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Sarah Boyack has rewarded Scotland's planners for the quality of their work when she announced the winners of the 1...
Sarah Boyack has rewarded Scotland's planners for the quality of their work when she announced the winners of the 1999 Scottish Awards for Quality in Planning.

The minister for transport and the environment presented the awards and commendations to the winners during a ceremony at the City Chambers in Edinburgh. Seventeen certificates were presented across three categories: development control; development planning; and development on the ground.

Sarah Boyack said:

'Planning affects everyone in one way or another and it is important that planners and others strive to produce high quality decisions and outcomes. What we recognise as 'quality' today should become the norm tomorrow.

'Quality goes hand in hand with speed of decisions. We aim to make Scotland's planning system more effective and efficient and I can announce today a reduction in the target for the Scottish executive in approving structure plans and in the full range of targets for appeals and other cases handled by the Inquiry Reporters Unit. In the interests of openness and accountability the performance of the Scottish executive on planning matters will be published regularly.'

In light of growing interest in the Quality Awards, the minister confirmed that there will be a 2000 Award scheme which will be run along similar lines to the 1999 Scottish Awards for Quality in Planning.

Those receiving awards and commendations today were:

Development Control

Award to The Highland Council for 'Highland Archaeology Week'

Commendation to Angus Council for 'Emphasis on Customer Care'

Commendation to Orkney Islands Council for 'Orkney's Approach to Rural Housing'

Commendation to Argyll & Bute Council for Argyll & Bute's local Planning Design Award scheme

Development Planning

Award to The Highland Council for 'Highland Structure Plan Youth Forum'

Award to Dumfries & Galloway Biodiversity Partnership for 'Dumfries & Galloway Local Biodiversity Action Plan'

Commendation to Ayrshire Joint Structure Plan Committee for 'Ayrshire Joint Structure Plan'

Commendation to South Lanarkshire Council for 'Best Value Initiative For Local Planning'

Commendation to Aberdeen City Council for 'Aberdeen Transportation Strategy'

Commendation to Dundee City Partnership and Ironside Farrar Ltd for 'Dundee Ambassador Routes Design Guide'

Commendation to Scottish Natural Heritage and participants for 'National Programme of Landscape Character Assessment'

Development on the Ground

Special Award to South Lanarkshire Council and New Lanark Conservation Trust for 'New Lanark Mill Hotel'

Award to The Dunbar Initiative for 'The Dunbar Initiative Project'

Award to Lerwick Town Centre Management Group for 'Lerwick Town Centre Environmental Improvements'

Award to South Lanarkshire Council for 'Hamilton Town Square'

Commendation to The River Almond Forum for 'River Almond Catchment Management Plan'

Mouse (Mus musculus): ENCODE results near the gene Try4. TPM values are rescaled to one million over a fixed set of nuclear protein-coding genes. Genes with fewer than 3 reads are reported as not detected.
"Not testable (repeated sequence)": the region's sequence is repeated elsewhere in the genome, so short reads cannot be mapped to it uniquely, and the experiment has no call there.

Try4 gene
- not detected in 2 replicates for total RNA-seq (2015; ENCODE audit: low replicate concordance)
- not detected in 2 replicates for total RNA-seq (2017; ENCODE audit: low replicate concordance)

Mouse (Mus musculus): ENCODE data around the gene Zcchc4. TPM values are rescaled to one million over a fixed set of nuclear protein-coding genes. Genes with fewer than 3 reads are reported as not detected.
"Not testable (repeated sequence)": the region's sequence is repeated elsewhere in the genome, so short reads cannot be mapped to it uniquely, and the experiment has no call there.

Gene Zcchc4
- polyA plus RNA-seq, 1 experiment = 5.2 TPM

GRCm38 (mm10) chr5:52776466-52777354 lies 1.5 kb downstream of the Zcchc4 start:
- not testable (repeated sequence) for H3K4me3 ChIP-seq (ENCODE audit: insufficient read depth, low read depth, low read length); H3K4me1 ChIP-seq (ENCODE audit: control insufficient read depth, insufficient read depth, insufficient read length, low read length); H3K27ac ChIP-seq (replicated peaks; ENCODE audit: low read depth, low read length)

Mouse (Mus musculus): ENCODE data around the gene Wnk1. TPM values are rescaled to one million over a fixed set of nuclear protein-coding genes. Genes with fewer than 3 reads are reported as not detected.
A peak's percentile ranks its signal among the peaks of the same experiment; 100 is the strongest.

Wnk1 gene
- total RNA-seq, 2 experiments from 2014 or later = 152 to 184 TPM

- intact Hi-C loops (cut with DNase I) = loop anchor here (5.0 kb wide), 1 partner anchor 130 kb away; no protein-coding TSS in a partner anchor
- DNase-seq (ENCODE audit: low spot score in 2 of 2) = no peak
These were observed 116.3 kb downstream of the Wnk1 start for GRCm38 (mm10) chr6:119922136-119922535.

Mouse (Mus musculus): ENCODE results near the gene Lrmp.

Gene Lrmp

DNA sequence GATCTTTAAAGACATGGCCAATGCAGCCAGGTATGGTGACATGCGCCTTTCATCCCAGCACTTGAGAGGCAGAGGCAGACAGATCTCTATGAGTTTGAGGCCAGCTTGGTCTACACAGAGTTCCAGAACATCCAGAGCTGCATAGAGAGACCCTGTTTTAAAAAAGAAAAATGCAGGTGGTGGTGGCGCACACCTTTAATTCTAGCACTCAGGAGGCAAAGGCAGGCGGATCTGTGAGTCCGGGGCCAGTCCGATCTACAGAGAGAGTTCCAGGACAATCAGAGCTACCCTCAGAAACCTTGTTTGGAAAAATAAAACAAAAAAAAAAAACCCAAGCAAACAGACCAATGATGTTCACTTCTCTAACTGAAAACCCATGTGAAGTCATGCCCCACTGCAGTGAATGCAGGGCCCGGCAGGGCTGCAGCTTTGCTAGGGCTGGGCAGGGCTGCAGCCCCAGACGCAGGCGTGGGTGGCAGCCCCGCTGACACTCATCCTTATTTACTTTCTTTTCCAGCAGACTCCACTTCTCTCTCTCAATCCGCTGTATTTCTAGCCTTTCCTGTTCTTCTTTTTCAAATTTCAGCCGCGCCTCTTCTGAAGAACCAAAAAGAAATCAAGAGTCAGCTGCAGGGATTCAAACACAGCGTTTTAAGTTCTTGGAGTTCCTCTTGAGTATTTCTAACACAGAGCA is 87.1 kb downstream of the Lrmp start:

Commendation to South Lanarkshire Council for 'Biggar Town Centre Project'


1 Local authorities have the main responsibility for operating the planning system in Scotland. They deal with applications for development under the Town and Country Planning (Scotland) Act 1997, and prepare development plans that provide the policy context for their decisions.

2 The Scottish Awards scheme for Quality in Planning was first launched in August 1997. In 1997 17 nominations were received and there were 7 winners. The 1998 Awards scheme was launched in August 1998 and attracted 37 entries from across Scotland; there were fourteen winners. The 1999 Awards scheme was launched on 7 September 1999 and it attracted 47 entries. Today, 17 winners are to be rewarded. The scheme has attracted over 100 entries in the 3 years that it has been running. On all three occasions the scheme has been managed by, and run in association with, the Royal Town Planning Institute.

3 The three judges of the 1999 Awards scheme were: Gordon L Mann, Managing Director of Chrichton Development Company Ltd (and formerly Director of Planning at Dumfries & Galloway Regional Council) Andrew Raven, Chairman of the Deer Commission for Scotland and formerly of the John Muir Trust and the Scottish Consumer Council; and Claire Woodward-Nutt of the Strathclyde Passenger Transport Executive (and formerly a Planner at North Lanarkshire Council).

4. The judges' report can be viewed on the Scottish Executive website at

5. The Scottish Executive works to a target of 12 months for approving structure plans and this is being reduced to 42 weeks. The Scottish Executive Inquiry Reporter's Unit works to a range of targets from 20 weeks for advertisement appeals, up to 48 weeks for planning permission and planning enforcement appeals dealt with by public inquiry. All targets are to be reduced as shown.

Results of planning permission by written submission will be reduced from a 25 week time-scale to 23 weeks, planning permission from public inquiry reduced by six weeks to 42 weeks, planning enforcement written submissions reduced by four weeks to 28 weeks, planning enforcement by public inquiry from 48 to 42 weeks, and advertisement appeals by written submission should be reduced by one-week to 19 weeks.

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